In Trumbo, Fanning plays a more traditional role—a teenager going head-to-head with her absent, if well-meaning, father—though it’s still intense. “There are a lot of fights between Nikki and her dad,” says Fanning. “And I did these scenes with Bryan where I was nervous, but he’s just so funny and warm. Bryan tells a joke and you’re all in. I think everyone wants to be his friend—he’s one of those.”

    Though Fanning may not realize it, she is also one of those; the kind of actor who earns admiration and makes friends wherever she goes—friends and admirers in high places at that. J.J. Abrams, who directed her in 2011’s Super 8, calls her “inherently, eerily brilliant.” “She has a preternatural ability to access authentic emotion like few actresses of any generation,” he says, and adds that she is also very humble: “When has someone so talented been so truly modest?”

    Sofia Coppola, who worked with Fanning on 2010’s Somewhere, echoes Abrams’s sentiments. “She always makes me laugh; she just gets it,” says Coppola. “She never seemed like a mini adult, always a real girl. She loves girly things and is fun, and she’s a great combination of sophisticated but still a kid. I think she’s the real deal, and I look forward to her work as she goes into adult roles.”

    This balance between maturity and youthfulness shows itself in her concerns. She meticulously manages her schedule and reviews it nightly before bed, but also worries about what she’s going to wear to school. “You’re on my calendar right now,” she says, “NYLON interview, 2 p.m. I have color-coordinated pens, and I’ll sit there and cross things off and make sure everything, even my toothbrush, is set up for the next day. At school we have a uniform, but Friday is free dress, so the whole week you’re thinking about what you’re going to wear because that’s the one day people can see your style. If I don’t have it Thursday night, then Friday morning is just not going to come together.”

     

    Photographed by Olive Malone

    Fanning is a fidgeter, and throughout flower arranging and lunch, the black polish on her nails—left over from the previous day’s shoot—has slowly disappeared. “I used to bite my nails awful, but this is pretty good—seeing the white,” she says, holding them out to me to show that they have grown past her fingertips. “But before you saw me, my nails were not chipped, and now they’re chipped.” Today, like most days, she’s not wearing any makeup. “When I go to school, I’ll wear mascara and a little bit of blush, and then sometimes, I’ll just go in and put on red lipstick, and then wipe it off!” she says, laughing. “But it’s fun to do it up!”

    True to what Coppola had said, Fanning is very girly, but she’s also in the midst of a style evolution. “I used to wear long, flowy dresses, like very Virgin Suicides-esque, but now I’m into this Annie Hall look,” she says. “I did a shoot with the Rodarte girls, and in a weird way, it made me fall in love with pants.” 

    She also fell for the spooky stories that the Rodarte sisters—Kate and Laura Mulleavy—shared during the shoot. “They were telling me about this crazy place called the Mystery Spot near Santa Cruz where they grew up. There’s no gravity! The trees grow in spirals because they don’t know which way to grow, and a ball will roll the opposite way, and no one knows why. It’s insane,” she says. “I really want to go there.” 

    Though Fanning admits to watching scary movies with hands over her eyes, she finds herself drawn to things that are weird and slightly dark. “For a long time, I was convinced there was a witch living in my room, because there was this shadow that looked like one, but I was fine with it. She wasn’t mean.” She shrugs. “Even in animated Disney movies, there’s always something dark and scary, and that’s what’s most intriguing. In The Wizard of Oz, the witch was terrifying, but also fascinating. It’s the unknown, not the good girl. With roles, it’s the same way. You want to be an interesting character, a strong character, and not just....” She trails off.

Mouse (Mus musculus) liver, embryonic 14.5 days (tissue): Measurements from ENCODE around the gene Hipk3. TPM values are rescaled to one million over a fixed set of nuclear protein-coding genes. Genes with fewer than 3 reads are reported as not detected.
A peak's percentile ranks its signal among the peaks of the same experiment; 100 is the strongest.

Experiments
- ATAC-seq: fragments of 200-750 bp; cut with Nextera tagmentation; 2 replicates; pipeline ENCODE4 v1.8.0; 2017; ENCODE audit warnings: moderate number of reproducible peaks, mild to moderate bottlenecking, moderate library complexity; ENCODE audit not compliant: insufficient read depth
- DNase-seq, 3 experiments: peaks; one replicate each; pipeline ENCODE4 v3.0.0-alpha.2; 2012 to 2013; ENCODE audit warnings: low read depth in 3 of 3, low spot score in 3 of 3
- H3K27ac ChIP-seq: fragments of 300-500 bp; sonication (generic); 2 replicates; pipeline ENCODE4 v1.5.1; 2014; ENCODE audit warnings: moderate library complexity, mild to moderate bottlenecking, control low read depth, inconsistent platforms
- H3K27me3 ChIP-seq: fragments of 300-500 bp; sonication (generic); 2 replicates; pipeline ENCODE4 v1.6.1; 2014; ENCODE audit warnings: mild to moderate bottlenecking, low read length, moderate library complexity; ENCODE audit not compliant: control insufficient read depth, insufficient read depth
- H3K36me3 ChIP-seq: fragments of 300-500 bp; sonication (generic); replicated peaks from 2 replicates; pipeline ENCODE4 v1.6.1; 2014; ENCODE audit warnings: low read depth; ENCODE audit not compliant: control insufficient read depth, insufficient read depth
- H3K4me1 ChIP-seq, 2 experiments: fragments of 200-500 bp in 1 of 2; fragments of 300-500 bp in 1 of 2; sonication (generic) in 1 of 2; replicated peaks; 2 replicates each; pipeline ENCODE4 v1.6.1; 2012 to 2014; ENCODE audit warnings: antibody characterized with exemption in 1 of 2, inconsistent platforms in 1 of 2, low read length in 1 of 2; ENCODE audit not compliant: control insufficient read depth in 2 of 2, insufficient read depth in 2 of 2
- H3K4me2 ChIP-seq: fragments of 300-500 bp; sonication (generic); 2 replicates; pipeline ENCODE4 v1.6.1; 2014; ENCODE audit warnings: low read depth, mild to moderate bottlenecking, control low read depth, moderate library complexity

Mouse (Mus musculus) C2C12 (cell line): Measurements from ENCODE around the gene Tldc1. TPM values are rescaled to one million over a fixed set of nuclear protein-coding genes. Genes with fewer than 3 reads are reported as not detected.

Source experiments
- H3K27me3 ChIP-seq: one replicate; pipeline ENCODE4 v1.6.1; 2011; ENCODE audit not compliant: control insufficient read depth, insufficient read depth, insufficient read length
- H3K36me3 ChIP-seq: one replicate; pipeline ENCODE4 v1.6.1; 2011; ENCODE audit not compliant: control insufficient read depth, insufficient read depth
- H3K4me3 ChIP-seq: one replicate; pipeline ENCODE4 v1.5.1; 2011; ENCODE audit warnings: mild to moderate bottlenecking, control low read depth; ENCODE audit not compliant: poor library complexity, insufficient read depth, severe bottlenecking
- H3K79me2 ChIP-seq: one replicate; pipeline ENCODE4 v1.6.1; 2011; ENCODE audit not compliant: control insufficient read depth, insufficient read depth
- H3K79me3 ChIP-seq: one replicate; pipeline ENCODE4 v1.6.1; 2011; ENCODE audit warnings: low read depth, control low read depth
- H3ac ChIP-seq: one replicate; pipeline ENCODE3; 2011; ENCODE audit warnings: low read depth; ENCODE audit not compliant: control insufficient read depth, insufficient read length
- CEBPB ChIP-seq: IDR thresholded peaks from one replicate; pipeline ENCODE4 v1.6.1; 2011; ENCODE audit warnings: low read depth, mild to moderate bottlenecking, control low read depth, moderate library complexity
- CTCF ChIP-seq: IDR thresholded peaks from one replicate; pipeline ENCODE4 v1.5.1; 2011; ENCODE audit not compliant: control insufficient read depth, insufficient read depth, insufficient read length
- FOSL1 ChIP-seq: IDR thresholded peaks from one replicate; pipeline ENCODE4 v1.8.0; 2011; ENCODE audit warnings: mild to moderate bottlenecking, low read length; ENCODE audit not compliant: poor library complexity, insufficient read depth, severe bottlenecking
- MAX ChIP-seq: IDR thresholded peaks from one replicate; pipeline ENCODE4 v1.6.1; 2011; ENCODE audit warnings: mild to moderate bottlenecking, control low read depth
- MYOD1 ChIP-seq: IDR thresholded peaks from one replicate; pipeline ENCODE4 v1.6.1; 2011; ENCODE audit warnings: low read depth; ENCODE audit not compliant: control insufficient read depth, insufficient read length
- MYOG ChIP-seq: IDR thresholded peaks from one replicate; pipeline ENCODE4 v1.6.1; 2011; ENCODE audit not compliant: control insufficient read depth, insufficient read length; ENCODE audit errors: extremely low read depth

The princess, I offer.

    “Yeah,” she says. “Exactly.” 

    Photographed by Olive Malone

    She has, actually, done her fair share of playing the princess, most literally in Maleficent, opposite Angelina Jolie who played the kind of witch you wouldn’t want living in your room. “I was nervous to meet her. Just her name!” she says of Jolie. “But she was a huge help right away. Her kids were pretty much always on set, and she was always walking around with the twins on her hip, while she was in costume with the horns and everything. And everyone was calling her Angie!” Fanning leans forward, still shocked. “I was like, ‘What are you doing? Calling her Angie?’ I have to call her by her full name!” 

    Fanning hasn’t yet played a witch, but she will soon play an alien in How to Talk to Girls at Parties, adapted from a Neil Gaiman short story. “I think about them,” she says of extraterrestrials. “I don’t think we’re the only thing in millions of galaxies. Maybe we’ll never meet them, maybe we’ll never know about them, but there has to be something, right? I think so.

    It might seem silly to say this, but talking with Elle Fanning is a lot of fun. In our two hours together, we hardly mention movies. I mean to ask what it was like to work with Brad Pitt, or about her friendship with Scarlett Johansson, but instead get carried away discussing quotidian things, because she approaches everything with a sense of curiosity and un-self-conscious enthusiasm that’s contagious.

    For example, her favorite subject in school is science: “I imagine things a lot, and with science, there are a lot of the things you can’t see, so you have to imagine it to memorize or figure it out,” she says. “That’s exciting to me—because it’s unknown, you have to create it.”

    She prefers the nighttime to the day—“I can definitely stay up really late. The world seems so much bigger when it’s nighttime”—and wants to visit Paris again, though not for fashion shows like her last trip there. “My ballet teacher used to live there and she would talk about how they would be coming back from a night out and would steal croissants and eat them at 3 a.m.,” she says. “That just sounds amazing! I want that.”

    Photographed by Olive Malone

    It’s a pretty cosmopolitan dream for someone who also admits to having “three essential sleeping devices”: a stuffed cocker spaniel named Jessie (“He’s a Ty stuffed animal but not a Beanie Baby, just normal stuffed-animal size”); a bunny named Mr. Purple, which Dakota sewed back up for her when the stuffing fell out; and Waffle, a blue blanket that is made up of “that waffle-y material.” But it also speaks to Fanning’s idiosyncratic spirit: full of adventure but fiercely unwilling to hand over her youth to an industry that too often forces kids to grow up too quickly. 

    Sadly, our conversation comes to a close when her driver returns to pick her up. It’s time for Fanning to go. After all, it’s a Sunday night in Los Angeles, and one of Hollywood’s A-list actresses has a very important thing to tend to: her economics homework. 

    NYLON's November issue hits newsstands October 27.